When you live with chronic pain, you likely keep an eye out for new and unique ways to manage your pain. From distracting yourself from the pain to experimenting with relaxation techniques and natural pain relief alternatives to investing in items that help you manage your most beloved hobbies, you may find yourself in need of advice or assistance. We’ve got you covered with a few ideas. Check out these 6 tips to help you channel stillness and reclaim life with chronic pain.
1) Keep a pain journal
Your pain journal is specific to you and your pain. It’s a place where you can be honest and about your physical pain and the strain it puts on you both mentally and emotionally. Focus on topics such as:
- Intensity of your pain: Rate it on a scale from 1 to 10. While the frequency you rate your pain is up to you, try to record your pain rating at least once in the morning, once in the afternoon and once again at bedtime.
- Description of your pain: Does your pain feel like burning or tingling? Does your pain pulsate or throb? Do you ache in your muscles or joints? When you describe your pain with these types of words, you and your healthcare team will be able to track your pain better.
- Tracking of your pain: For many people, their chronic pain changes throughout the day. Take note of the times of day when your pain level increases or decreases.
- Activity levels: Notice when your pain increases or changes. Do you hurt more when you first wake up or after sitting for a while? Were you exercising? Were you running errands or doing chores?
- Environmental changes: Many people with chronic pain notice a change in their pain levels when the weather changes. Does cold or hot weather worsen your pain? Do you notice any changes when it’s going to rain?
- Diet changes: Certain foods and drinks may worsen chronic pain. Foods such as fast food, sugary food and processed meats have the potential to increase your pain level. Write down everything you eat and drink throughout the day and when you notice changes in your pain.
- Emotional wellness: Your emotions and feelings play a role in chronic pain symptoms. Do you feel stressed out at certain times of day? What makes you feel worried or anxious? Write down your emotions throughout the day, and try adding relaxation techniques whenever you feel overwhelmed to help you reclaim life with chronic pain.
2) Speak to your fear
Many people are taught to ignore their fears, but ignoring fear can make you feel more overwhelmed. Remember: it’s completely normal to feel afraid, especially when you’re worried that your pain won’t ever let up. The first thing to do is be gentle with yourself and notice that you feel afraid.
Next, ask yourself what exactly is scaring you. Is your pain level higher than usual? Do you have something big planned and you’re afraid your chronic pain will keep you from enjoying it? Write down what is scaring you.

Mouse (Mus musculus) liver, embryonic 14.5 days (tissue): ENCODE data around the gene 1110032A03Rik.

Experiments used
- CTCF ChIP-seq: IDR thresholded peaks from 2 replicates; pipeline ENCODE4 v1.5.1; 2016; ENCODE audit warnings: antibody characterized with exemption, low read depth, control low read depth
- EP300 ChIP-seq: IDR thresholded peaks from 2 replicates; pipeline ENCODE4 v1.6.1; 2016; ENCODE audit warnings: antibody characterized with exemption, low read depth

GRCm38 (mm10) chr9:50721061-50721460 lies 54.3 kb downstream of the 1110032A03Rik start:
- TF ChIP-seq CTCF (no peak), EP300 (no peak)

Visualize your fear. Give it a shape or face if that helps. Now comes the hard part: think of your fear as a friend, and speak directly to your fear. Tell it that you see it and it is not alone. In doing this, you’re not ignoring it, and you’re not giving in to it. You’re recognizing it and being kind to yourself, yet another step to help you reclaim life with chronic pain.
3) Recognize your strength
Strength comes in many forms. While nobody is strong all the time, people living with chronic pain may feel like they aren’t as strong as they think they should be.
Living with chronic pain causes fatigue, which makes feeling strong even more challenging. When you’re feeling weak, it’s hard to see all the strength you have inside. It becomes especially important to recognize your strength.
Any amount of strength is reason to celebrate. Did you walk around the block? Did you fold the laundry? Did you help a friend going through something hard? Whether you’re having a good pain day or a bad pain day, remind yourself that you are strong – no matter what – and that you can reclaim life with chronic pain.
4) Reduce your stress from chronic pain
Stressors are everywhere. Being stuck in traffic could cause the same stress response in your body as having a bad pain day. Stress can also cause existing conditions to worsen, so reducing your stress is important.
Is stressing out really going to make you feel better? Probably not. It may even make you feel worse. Try categorizing your stress into mountains and molehills. Is your stress really a mountain or is it more of a molehill?
5) Help yourself feel safe living with chronic pain
It can be difficult to feel safe when living with chronic pain. Over time, the feeling of being unsafe along with fear can cause you to have feelings of anxiety.
But worry and anxiety can take away from the good things that are happening in your life. Remember: every success – even the small ones – are reason to celebrate. The first step to seeing all the good things is to reduce your anxiety. Show yourself some extra love by being kind to yourself, especially when you’re having an exceptionally hard day.
6) Recognize how far you’ve come with chronic pain
While it can be challenging to see how far you’ve come, it’s beneficial to you emotional well-being to stop and think about the positive. Help your brain remember the positive ones by reminding it. It can be anything positive you want such as going out with friends, cooking a new recipe, trying gentle exercises and many more.
Taking steps every day to reclaim life with chronic pain is a crucial part of your pain journey. Try to take a small step each day and remember the value in channeling stillness in your day-to-day activities.
What steps do you take each day to reclaim life with chronic pain?
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